(You can also get the compressed the file from https://github.com/openbouffalo/buildroot_bouffalo/releases/download/v1.0.1/bl808-linux-pine64_ox64_full_defconfig.tar.gz)

cd ~/Downloads/ox64
mkdir openbouffalo && cd openbouffalo
wget https://github.com/openbouffalo/buildroot_bouffalo/releases/download/v1.0.1/bl808-linux-pine64_ox64_full_defconfig.tar.gz
tar -xvzf bl808-linux-pine64_ox64_full_defconfig.tar.gz

You'll need the following files for the flashing process.

  • m0_lowload_bl808_m0.bin
  • d0_lowload_bl808_d0.bin
  • bl808-firmware.bin
  • sdcard.img

Establish Serial Communication from PC to Ox64 using Pi Pico

Open a terminal and check the connected USB serial devices.

ls /dev/ttyACM*

Set the Raspberry Pi Pico board into programming mode.

  • Press the BootSel button
  • Apply power by plugging the USB cable to PC
  • Release the BootSel button

Note: you could also ground pin28 to TP6 while powering.

Copy picoprobe.uf2 file into the new device /media/<user>/RPI-RP2.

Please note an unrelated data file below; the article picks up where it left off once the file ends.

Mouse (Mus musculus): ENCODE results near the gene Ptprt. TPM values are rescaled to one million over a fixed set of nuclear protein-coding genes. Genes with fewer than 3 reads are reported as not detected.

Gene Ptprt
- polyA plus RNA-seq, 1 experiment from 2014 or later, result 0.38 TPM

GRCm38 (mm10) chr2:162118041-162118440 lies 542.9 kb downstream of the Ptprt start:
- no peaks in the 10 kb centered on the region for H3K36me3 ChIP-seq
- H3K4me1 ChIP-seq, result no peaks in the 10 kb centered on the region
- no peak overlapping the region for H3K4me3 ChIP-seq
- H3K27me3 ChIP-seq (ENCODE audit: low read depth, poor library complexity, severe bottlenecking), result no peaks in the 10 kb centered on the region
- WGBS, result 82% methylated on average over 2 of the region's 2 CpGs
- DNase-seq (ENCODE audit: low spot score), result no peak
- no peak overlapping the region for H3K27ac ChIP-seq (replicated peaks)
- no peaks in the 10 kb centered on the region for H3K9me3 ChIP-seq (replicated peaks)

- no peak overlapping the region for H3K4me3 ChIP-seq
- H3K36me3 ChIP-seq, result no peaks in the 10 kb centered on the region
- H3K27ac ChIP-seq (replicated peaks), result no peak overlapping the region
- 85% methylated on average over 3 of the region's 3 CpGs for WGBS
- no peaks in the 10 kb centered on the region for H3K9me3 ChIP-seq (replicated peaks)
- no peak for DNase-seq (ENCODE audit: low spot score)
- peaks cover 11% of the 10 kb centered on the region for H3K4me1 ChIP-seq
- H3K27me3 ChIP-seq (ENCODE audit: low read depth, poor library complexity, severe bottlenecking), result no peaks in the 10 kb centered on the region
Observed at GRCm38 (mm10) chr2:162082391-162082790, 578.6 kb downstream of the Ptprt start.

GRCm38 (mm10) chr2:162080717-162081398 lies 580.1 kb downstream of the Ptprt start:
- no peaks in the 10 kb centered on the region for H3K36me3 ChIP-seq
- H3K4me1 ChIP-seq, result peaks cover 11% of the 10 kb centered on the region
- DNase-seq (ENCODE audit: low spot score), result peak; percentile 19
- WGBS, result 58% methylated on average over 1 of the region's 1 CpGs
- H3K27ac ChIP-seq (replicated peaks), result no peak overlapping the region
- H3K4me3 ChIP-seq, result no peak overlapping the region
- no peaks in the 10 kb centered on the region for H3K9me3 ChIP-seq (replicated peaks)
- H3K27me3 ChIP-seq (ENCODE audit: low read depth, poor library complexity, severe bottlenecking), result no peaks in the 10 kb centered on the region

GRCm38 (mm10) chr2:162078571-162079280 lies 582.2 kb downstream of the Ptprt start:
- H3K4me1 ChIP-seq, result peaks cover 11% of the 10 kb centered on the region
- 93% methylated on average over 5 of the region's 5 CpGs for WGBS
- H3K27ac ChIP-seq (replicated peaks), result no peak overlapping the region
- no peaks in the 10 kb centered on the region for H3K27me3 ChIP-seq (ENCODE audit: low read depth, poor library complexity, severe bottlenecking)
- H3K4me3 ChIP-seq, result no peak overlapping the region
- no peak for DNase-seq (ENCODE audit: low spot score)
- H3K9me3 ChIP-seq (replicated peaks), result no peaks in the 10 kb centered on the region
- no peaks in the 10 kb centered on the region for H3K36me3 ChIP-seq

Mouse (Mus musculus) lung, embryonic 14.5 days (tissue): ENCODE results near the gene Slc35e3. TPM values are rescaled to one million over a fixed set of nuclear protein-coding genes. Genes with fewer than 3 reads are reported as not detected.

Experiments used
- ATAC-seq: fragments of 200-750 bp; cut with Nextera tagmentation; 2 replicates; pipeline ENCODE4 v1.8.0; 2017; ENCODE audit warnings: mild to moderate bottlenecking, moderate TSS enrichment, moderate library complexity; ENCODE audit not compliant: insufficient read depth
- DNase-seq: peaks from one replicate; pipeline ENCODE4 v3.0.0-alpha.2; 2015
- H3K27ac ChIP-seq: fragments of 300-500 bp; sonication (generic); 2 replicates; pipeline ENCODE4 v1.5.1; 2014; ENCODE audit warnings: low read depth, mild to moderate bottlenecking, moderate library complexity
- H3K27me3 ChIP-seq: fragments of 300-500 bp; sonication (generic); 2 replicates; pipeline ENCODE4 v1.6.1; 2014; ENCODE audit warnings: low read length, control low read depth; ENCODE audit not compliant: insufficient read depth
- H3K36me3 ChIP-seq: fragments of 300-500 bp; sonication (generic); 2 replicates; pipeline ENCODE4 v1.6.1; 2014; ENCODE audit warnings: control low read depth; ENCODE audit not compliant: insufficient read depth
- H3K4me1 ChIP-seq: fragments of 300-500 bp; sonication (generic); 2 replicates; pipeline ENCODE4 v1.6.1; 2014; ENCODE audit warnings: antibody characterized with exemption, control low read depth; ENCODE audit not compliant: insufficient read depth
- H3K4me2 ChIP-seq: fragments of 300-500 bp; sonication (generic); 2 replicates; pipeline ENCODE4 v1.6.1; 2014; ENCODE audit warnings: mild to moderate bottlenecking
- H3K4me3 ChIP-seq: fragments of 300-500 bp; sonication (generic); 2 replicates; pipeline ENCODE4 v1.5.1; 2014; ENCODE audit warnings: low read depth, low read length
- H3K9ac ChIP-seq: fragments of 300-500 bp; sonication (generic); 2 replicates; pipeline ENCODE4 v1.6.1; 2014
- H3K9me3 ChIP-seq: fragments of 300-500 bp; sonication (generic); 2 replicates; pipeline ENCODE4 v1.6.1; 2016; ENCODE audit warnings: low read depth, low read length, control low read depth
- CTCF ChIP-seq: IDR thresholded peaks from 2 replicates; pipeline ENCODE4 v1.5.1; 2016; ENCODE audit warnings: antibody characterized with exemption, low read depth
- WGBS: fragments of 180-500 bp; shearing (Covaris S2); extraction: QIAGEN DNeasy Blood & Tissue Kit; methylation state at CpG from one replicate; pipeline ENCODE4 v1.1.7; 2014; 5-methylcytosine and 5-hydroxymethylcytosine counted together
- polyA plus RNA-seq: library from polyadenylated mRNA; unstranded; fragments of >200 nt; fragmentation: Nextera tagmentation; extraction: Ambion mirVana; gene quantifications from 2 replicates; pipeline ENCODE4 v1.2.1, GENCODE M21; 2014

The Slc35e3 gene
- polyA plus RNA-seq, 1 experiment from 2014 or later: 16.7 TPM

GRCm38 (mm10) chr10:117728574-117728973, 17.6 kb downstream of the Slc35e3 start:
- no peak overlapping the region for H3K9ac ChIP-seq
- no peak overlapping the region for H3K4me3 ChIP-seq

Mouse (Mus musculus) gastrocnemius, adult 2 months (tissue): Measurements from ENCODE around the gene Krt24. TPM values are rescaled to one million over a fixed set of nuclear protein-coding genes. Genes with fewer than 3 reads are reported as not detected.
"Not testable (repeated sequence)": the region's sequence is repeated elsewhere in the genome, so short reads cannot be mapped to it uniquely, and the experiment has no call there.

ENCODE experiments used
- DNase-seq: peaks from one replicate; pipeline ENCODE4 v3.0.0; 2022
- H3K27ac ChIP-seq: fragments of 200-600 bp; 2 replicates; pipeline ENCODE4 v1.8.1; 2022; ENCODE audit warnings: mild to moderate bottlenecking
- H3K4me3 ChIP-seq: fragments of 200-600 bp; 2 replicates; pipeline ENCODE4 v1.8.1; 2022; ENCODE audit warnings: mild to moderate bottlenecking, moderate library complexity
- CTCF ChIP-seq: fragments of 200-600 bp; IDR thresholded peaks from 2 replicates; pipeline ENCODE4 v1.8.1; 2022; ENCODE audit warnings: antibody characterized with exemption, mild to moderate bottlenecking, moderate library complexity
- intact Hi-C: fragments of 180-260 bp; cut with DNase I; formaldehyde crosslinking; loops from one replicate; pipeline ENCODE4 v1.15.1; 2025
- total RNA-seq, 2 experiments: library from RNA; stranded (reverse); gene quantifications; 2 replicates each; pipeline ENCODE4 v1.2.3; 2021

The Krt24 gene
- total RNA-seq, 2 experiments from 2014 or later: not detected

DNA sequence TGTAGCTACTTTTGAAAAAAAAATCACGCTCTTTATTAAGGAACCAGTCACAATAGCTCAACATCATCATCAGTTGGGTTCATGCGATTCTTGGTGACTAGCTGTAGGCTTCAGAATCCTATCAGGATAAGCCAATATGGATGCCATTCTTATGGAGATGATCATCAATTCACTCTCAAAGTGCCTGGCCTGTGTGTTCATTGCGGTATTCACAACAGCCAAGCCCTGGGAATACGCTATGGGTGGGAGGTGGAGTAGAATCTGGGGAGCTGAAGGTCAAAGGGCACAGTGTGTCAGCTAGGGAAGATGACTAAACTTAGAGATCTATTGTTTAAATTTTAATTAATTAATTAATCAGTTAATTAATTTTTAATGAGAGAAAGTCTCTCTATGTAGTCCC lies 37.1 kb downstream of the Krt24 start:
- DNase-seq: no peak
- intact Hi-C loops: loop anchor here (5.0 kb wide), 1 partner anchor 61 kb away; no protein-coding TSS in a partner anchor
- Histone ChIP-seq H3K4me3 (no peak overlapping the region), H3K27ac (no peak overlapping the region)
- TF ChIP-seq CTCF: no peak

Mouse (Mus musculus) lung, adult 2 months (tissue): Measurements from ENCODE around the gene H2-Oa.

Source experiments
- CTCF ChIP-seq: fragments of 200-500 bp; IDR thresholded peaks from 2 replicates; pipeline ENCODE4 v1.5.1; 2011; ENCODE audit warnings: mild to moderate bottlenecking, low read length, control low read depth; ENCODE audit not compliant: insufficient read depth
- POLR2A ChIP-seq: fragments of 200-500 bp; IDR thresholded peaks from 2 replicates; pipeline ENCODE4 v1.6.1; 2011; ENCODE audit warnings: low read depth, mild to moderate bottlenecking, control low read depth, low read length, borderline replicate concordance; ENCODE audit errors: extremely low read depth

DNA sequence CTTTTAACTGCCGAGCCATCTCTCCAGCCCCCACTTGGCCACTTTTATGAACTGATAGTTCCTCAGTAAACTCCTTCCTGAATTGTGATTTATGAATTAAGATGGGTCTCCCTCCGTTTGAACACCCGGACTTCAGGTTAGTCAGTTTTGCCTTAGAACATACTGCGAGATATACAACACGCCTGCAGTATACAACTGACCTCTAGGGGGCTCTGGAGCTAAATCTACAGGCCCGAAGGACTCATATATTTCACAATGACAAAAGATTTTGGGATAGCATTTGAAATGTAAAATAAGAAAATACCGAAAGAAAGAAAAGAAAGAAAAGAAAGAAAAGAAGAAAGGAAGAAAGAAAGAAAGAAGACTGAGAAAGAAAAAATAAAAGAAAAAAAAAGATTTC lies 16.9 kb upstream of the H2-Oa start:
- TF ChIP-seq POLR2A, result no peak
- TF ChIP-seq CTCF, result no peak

cp ~/Downloads/ox64/pico/picoprobe.uf2 /media/<user>/RPI-RP2

After flashing, the device will auto-set in serial UART communication mode according to the following wiring diagram.

Wiring Raspberry Pi Pico to Pine64 Ox64 SBC
OX64                      PI PICO
uart0_Tx_GPIO14_pin1 <->  uart0_Rx_pin17
uart0_Rx_GPIO15_pin2 <->  uart0_Tx_pin16
Rxd_GPIO17_pin31     <->  uart1_Tx_pin6
Txd_GPIO16_pin32     <->  uart1_Rx_pin7 
gnd_pin38            <->  gnd_pin38/3    
vbus5v_pin40         <->  vbus5v_pin40

Flash Your Ox64

There are two new ports to choose from, /dev/ttyACM0 for serial console and /dev/ttyACM1 for DevCube flashing.

minicom -b 2000000 -D /dev/ttyACM0

Set the Ox64 board into programming mode.

  • Press the BOOT button
  • Apply power or re-plug the USB cable
  • Release the BOOT button

Close minicom. Open a new terminal window to run the DevCube flasher.

cd ~/Downloads/ox64/devcube

Select chip [BL808], press Finish and switch to [MCU] tab.

M0 Group[group0] Image Addr [0x58000000] [PATH to m0_lowload_bl808_m0.bin]
D0 Group[group0] Image Addr [0x58100000] [PATH to d0_lowload_bl808_d0.bin]
Interface: UART
Port/SN: /dev/ttyACM1 (make sure you don't use /dev/ttyACM0, it's used by the minicom console)
Uart rate 2000000
UART TX is physical pin 1/GPIO 14.
UART RX is physical pin 2/GPIO 15.
Click 'Create & Download' and wait until it's done

Switch to the [IOT] tab.

Enable 'Single Download', set Address with 0x800000, choose [PATH to bl808-firmware.bin]
Port/SN: /dev/ttyACM1 (make sure you don't use ACM0, it's used by minicom console)
Click 'Create & Download' again and wait until it's done
Close DevCube

Open-Source Flashing Using CLI